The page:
Circumstances have changed since our first round of draft prep. We're working with a much shorter schedule now, which of course changes the way certain players are valued. It was always the year of the pitcher, with the most skilled at that position enjoying a bump in value at a time when offense dominates the game. But now, even those with workload limitations are able to join in.
Consider this your reintroduction to the 2020 draft pool, accounting for all the changes that have taken place since and because of the coronavirus lockdown. Over the span of 20 articles, Scott White and Chris Towers look at the top 200 in Scott's Rotisserie rankings, highlighting the reasons for and against drafting each. It makes for a well-rounded education on every player, revealing critical details that more argument-based evaluations might conveniently leave out.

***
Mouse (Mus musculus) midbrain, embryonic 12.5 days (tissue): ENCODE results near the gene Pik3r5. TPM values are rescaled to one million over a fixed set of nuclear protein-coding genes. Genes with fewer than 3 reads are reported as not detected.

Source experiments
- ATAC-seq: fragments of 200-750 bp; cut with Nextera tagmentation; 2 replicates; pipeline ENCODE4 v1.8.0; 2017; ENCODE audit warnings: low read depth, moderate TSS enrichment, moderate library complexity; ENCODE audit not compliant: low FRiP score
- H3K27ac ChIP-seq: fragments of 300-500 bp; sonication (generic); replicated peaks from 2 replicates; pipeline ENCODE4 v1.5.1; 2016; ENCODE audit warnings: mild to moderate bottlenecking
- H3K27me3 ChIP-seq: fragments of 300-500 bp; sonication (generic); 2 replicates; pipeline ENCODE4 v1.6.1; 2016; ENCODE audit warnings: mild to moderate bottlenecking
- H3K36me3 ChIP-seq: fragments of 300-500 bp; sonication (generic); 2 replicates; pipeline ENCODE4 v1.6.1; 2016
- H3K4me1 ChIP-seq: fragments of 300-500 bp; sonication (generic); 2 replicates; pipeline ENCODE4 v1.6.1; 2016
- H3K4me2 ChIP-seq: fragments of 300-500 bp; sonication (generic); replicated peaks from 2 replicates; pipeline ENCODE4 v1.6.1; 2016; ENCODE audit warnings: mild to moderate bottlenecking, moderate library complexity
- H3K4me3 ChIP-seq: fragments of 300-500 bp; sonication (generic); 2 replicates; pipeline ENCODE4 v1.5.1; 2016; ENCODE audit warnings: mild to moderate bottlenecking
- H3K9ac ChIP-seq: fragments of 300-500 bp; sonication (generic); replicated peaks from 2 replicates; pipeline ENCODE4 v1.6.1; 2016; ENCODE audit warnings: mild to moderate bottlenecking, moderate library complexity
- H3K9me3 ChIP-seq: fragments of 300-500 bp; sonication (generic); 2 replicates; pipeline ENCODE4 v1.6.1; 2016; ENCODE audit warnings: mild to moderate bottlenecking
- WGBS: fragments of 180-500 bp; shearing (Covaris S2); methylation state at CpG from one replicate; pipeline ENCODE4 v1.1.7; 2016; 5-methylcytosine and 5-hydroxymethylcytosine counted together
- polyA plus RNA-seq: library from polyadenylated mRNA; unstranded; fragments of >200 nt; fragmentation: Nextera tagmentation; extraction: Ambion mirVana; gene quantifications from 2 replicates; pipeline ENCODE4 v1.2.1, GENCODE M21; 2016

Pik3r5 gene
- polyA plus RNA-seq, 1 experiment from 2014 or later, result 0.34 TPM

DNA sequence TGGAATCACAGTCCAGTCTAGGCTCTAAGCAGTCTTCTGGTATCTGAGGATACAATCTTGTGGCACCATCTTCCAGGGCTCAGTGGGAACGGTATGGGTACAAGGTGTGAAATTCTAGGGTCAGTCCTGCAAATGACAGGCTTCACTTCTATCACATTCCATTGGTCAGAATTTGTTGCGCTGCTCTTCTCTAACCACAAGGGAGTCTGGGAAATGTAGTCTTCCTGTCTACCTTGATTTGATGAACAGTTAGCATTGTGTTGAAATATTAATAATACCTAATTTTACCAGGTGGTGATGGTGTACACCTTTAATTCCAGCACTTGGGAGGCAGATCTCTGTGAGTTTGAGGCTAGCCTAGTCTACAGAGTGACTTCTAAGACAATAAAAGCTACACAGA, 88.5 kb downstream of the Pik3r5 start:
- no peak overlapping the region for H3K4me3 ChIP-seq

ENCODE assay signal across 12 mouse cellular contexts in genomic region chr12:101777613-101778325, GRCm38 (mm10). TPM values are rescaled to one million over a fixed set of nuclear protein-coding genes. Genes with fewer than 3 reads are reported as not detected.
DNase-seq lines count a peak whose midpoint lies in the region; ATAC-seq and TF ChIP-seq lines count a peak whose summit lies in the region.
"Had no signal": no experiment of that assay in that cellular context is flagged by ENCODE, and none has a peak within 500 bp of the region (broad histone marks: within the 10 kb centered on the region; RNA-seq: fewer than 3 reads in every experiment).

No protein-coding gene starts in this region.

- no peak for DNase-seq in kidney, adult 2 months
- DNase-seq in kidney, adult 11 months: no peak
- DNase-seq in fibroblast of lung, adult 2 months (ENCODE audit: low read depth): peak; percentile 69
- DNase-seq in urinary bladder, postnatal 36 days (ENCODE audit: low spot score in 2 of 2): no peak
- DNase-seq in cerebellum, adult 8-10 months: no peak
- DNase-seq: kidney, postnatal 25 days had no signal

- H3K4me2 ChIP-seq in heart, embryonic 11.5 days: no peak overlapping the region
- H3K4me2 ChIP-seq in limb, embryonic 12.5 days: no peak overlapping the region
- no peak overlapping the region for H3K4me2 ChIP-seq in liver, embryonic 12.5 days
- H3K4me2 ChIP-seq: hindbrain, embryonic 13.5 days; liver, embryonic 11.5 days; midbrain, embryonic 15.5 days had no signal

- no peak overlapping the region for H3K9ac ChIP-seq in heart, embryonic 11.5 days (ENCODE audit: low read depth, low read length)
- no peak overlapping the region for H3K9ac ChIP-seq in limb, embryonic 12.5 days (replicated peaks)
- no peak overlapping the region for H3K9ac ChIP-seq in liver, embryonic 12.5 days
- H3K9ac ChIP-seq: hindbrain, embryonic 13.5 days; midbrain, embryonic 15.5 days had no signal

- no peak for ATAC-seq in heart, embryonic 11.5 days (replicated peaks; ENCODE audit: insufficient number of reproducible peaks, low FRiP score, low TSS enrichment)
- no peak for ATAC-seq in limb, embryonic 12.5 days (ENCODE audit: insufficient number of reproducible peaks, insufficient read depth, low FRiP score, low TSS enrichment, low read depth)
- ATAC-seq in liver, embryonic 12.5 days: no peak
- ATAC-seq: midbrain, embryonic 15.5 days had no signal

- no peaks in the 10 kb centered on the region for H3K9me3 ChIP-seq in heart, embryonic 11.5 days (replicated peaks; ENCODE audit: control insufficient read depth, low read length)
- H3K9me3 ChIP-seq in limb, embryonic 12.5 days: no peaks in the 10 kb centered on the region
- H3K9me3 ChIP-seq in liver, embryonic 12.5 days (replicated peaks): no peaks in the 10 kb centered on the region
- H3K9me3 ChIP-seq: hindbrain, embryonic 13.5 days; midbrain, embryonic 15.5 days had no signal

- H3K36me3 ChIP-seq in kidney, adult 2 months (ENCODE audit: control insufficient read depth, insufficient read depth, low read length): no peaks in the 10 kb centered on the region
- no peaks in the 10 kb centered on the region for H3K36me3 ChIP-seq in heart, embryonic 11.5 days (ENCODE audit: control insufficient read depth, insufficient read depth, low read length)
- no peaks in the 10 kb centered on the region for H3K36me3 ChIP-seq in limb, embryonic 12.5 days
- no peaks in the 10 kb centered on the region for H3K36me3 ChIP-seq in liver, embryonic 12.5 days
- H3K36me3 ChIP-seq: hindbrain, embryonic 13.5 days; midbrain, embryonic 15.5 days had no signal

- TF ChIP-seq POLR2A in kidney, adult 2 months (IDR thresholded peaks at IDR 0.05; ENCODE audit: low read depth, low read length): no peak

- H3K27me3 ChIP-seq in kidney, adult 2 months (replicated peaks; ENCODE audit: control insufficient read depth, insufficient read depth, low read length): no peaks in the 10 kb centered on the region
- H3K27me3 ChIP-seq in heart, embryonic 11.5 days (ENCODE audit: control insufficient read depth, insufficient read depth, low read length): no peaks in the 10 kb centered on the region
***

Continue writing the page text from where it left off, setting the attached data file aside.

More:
So if you want a crash course on this year's player pool, particularly in light of more recent events, you've come to the right place. We're going through Nos. 131 through 140. And you can find the rest right here: 1-10 | 11-20 | 21-30 | 31-40 | 41-50 | 51-60 | 61-70 | 71-80 | 81-90 | 91-100 | 101-110 | 111-120 | 121-130 | 131-140 | 141-150 | 151-160 | 161-170 | 171-180 | 181-190 | 191-200
The Case For: Urias was the top pitching prospect in baseball all the way back in 2016, so it might shock you to learn he is still just 23 years old. To put that into context, he's nearly two years younger than 2019 NL Rookie of the Year Pete Alonso. He's a full year younger than A.J. Puk, the Athletics prospect. We haven't seen Urias stand up to a full-time starter's workload yet, but he's thrown 184 innings in the majors with a 9.2 K/9, 3.18 ERA, and 1.28 WHIP, which would be a pretty good outcome. He also added 2 mph to his fastball last season and sported a strong 13.7 swinging strike rate. That was largely in relief, but it points to the kind of upside Urias has.